Hopes are pinned on the National Commission for Higher Education says Mala Singh. The academic year is beginning with the recurring nightmare of aspirant students struggling to gain access and managements struggling to maintain institutions.
This goes hand-in-hand with the desperate search for additional sources of financing both for students and institutions as demographic realities and post-election expectations bring thousands of young black people to view higher education as the route to the promised land.
Many institutions have already accepted more students than they can handle. Many of the students are searching desperately for financing to enable them to take up their place.
South Africa has rapidly encountered a problem common in other African countries - mass demand and shrinking resources. Nevertheless, everybody lives in hope that this year (at worst, next year too) will be the last time that issues of access and financing create such volatility and uncertainty.
Their hopes are pinned on the National Commission on Higher Education coming up with an equitable, fundable and systematically coherent approach. As institutions soldier on through various crises while their role, status, function and institutional culture are on the transformation agenda, the commission is in danger of sinking under the burden of expectation.
Its terms of reference are vast. The subtext is a catalogue of all the injustices and incoherences of a system that came into being before apartheid and was grossly aggravated by apartheid. The brief is unambiguous: advising the minister of education on how to create a shiny new system that satisfies the demands of equity, the national development programme, and provides high-quality education and training, that is affordable, integrated, coordinated, accountable and efficient.
The establishment of a commission is no doubt a signal of the importance of higher education. But it is also clear that it will have to take its place within a larger, well-coordinated education system which will itself have to compete with other social needs for public and private funds.
The key issues have not changed since the National Education Policy Investigation, Union of Democratic University Staff Associations Policy Forum and Centre for Education Policy Development investigations. What is different is the urgency. The new government needs to consolidate its legitimacy through delivering its election promises.
The composition of the commission could be seen as an attempt to balance race, gender, political, expertise and stakeholder considerations. It may be that in attempting to mirror the different interests of a government of national unity, compromises may have to be made.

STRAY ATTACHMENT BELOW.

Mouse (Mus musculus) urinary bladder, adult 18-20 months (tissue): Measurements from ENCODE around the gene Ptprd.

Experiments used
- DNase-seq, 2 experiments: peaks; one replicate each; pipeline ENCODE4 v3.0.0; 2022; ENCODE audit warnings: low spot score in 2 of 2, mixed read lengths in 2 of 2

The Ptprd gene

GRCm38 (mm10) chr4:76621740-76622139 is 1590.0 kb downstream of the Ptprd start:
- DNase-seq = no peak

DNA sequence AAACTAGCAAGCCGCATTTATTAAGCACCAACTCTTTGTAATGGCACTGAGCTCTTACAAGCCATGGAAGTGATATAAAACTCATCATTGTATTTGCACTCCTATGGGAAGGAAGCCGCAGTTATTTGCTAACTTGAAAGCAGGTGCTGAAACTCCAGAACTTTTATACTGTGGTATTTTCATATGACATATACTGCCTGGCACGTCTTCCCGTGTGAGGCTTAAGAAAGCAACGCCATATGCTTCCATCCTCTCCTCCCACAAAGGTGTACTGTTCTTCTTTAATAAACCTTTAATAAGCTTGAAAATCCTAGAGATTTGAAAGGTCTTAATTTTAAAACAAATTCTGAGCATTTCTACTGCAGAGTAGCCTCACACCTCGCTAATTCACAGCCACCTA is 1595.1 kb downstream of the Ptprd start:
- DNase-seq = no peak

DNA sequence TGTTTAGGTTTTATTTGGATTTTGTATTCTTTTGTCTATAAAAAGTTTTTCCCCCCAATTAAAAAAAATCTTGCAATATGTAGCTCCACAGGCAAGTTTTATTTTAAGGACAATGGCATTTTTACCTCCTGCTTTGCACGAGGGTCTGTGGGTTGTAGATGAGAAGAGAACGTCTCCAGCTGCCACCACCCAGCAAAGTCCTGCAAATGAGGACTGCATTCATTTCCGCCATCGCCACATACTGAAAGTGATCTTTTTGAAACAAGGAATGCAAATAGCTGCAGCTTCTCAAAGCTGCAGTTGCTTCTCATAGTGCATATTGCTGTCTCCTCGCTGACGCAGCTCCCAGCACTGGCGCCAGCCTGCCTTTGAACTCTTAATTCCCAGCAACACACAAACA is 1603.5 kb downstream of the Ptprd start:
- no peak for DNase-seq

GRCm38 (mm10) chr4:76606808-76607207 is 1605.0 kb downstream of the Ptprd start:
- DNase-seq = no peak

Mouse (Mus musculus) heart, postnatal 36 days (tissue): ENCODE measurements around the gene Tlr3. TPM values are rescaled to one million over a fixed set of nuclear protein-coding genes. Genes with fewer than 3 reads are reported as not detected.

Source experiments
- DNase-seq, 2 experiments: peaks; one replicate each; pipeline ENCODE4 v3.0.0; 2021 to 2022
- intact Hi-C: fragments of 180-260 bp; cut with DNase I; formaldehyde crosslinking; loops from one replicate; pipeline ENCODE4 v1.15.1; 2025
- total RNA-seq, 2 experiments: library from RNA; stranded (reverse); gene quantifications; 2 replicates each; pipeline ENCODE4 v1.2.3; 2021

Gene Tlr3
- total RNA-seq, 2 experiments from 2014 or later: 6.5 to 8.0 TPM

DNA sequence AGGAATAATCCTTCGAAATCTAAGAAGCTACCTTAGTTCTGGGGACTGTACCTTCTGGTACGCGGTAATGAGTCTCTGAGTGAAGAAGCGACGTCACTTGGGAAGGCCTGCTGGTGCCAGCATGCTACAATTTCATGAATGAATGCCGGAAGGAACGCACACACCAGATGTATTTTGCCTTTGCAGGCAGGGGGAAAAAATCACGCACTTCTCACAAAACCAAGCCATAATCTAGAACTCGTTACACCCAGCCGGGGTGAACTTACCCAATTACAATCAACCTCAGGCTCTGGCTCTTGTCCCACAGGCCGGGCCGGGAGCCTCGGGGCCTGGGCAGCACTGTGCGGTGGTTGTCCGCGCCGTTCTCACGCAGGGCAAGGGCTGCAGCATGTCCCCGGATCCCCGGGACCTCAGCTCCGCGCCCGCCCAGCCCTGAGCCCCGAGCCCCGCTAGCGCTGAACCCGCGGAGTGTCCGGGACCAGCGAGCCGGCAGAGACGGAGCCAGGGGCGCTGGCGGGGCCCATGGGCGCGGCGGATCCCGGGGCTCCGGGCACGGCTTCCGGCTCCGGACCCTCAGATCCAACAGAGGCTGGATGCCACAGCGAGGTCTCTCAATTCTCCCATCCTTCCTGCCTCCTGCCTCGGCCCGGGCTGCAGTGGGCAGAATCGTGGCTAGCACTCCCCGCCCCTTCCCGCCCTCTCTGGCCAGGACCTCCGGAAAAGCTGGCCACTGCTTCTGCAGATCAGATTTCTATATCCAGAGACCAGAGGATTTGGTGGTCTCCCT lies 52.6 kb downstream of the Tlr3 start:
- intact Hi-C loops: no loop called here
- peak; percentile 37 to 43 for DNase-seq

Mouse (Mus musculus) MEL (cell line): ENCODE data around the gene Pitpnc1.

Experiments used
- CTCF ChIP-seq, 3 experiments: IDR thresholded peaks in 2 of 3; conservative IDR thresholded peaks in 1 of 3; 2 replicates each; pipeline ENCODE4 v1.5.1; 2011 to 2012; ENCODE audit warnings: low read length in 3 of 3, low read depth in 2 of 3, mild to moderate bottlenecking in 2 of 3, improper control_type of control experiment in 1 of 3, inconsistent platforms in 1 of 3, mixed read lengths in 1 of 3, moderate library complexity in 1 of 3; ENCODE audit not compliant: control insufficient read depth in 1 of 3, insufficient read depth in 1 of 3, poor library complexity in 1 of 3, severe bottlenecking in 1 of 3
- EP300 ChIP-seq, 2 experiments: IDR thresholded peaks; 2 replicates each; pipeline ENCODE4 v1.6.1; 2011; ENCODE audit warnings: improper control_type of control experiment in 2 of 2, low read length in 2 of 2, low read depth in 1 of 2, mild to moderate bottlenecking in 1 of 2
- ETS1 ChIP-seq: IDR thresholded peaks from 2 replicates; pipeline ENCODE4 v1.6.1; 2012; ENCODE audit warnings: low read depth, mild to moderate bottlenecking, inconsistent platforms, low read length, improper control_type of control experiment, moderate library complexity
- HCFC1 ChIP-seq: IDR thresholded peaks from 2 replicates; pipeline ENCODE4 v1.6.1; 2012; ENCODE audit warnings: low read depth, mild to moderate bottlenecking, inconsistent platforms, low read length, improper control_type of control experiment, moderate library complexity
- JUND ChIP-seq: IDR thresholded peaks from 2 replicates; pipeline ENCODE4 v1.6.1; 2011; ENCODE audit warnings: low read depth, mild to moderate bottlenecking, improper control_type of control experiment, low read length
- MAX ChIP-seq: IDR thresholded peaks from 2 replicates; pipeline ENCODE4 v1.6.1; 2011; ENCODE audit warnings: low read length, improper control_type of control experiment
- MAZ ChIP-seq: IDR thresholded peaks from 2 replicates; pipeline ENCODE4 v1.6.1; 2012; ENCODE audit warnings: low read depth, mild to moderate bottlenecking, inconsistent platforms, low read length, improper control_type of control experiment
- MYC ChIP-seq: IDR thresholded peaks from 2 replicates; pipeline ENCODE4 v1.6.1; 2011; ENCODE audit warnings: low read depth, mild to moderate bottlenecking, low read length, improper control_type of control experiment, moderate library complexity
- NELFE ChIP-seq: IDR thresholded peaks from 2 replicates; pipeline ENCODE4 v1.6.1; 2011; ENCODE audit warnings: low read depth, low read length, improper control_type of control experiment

The terms of reference indicate that the commission must formulate a "vision for higher education" which is supported widely. Existing consultative bodies like the Committee of University Principals and the Advisory Committee on Universities and Technikons are themselves under scrutiny and new, more inclusive stakeholder forums are yet to come into existence.
Those in the most privileged part of the higher education system - universities - must be wondering whether they will retain their present "dominant" position or become more integrated in a way that may threaten their specific role in developing a critical intellectual culture. In this respect the RDP could become the foundation for a new orthodoxy by which institutions are brought in line, or the basis of an exciting and creative linkage between universities and broader development needs.
The quality and capacity of leadership within higher education to take their institutions forward and the involvement staff and student organisations will be important factors.
If it keeps its work within 18-months to two-years, the commission will hand in its report as the "honeymoon" period of the government will have given way to increasingly strident demands for the delivery of transformation.
We should not lose sight of the fact that - in a society newly confronted by the challenges of balancing redress, justice and development - people in higher education have been offered the privilege of making a contribution to future higher education policy.
This does not rule out increasing tension and contestation between the state and the sector in the future. For the present, however, we should contribute as substantially as we can.
Mala Singh is professor of philosophy at the University of Durban-Westville.